Tumor targeted therapy has brought a new hope to the cancer patients. With the recent advances in nanotechnology
and growing knowledge on unique cancer biomarkers, it is now possible to manipulate the surface architecture of
polymeric nanoscale delivery systems with targeting moieties, such as antibodies, antibody fragments, specific molecules,
small peptides, RNA aptamers etc. to target specific receptors and antigens present exclusively or overexpressed on the
tumor cell surface or on the tumor endothelial cell surface. These modified polymeric nanoparticles deliver the loaded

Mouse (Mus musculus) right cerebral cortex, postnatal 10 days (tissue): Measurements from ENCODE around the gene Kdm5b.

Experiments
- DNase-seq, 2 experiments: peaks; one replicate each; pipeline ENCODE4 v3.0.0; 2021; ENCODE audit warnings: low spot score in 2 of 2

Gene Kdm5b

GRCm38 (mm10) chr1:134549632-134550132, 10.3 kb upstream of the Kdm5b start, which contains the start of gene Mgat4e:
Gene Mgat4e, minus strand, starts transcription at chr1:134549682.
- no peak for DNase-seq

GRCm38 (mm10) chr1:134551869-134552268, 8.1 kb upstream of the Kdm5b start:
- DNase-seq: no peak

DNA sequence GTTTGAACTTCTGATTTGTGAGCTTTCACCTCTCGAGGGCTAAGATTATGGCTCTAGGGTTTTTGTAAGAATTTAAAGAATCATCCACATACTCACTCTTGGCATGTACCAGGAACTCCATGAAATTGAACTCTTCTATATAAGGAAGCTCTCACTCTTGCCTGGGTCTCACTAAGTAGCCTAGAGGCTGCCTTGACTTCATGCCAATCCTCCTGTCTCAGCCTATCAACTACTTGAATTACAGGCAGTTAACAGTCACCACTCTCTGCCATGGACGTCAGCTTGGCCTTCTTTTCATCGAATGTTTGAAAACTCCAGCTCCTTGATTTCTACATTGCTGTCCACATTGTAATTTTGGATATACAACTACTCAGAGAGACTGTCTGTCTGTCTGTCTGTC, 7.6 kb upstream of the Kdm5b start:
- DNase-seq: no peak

chemotherapeutics preferentially to the tumor tissue and not to the healthy tissue. This ensures highly targeted treatment
without severe side effects which are normally experienced by the cancer patients in case of conventional chemotherapy.
Such specifically constructed polymeric nanocarriers with improved tumor targeting profile are now regarded as engineered
polymeric nanoparticles, which have become one of the prime areas of drug delivery research in recent times. This
review describes specific approaches used in recent years to construct engineered polymeric nanoparticles, their emerging
potential for cancer therapy and recent advances in tumor targeting. An equal attention has been devoted to the fundamental
problems encountered in practical fields which limit their clinical use and industrial production.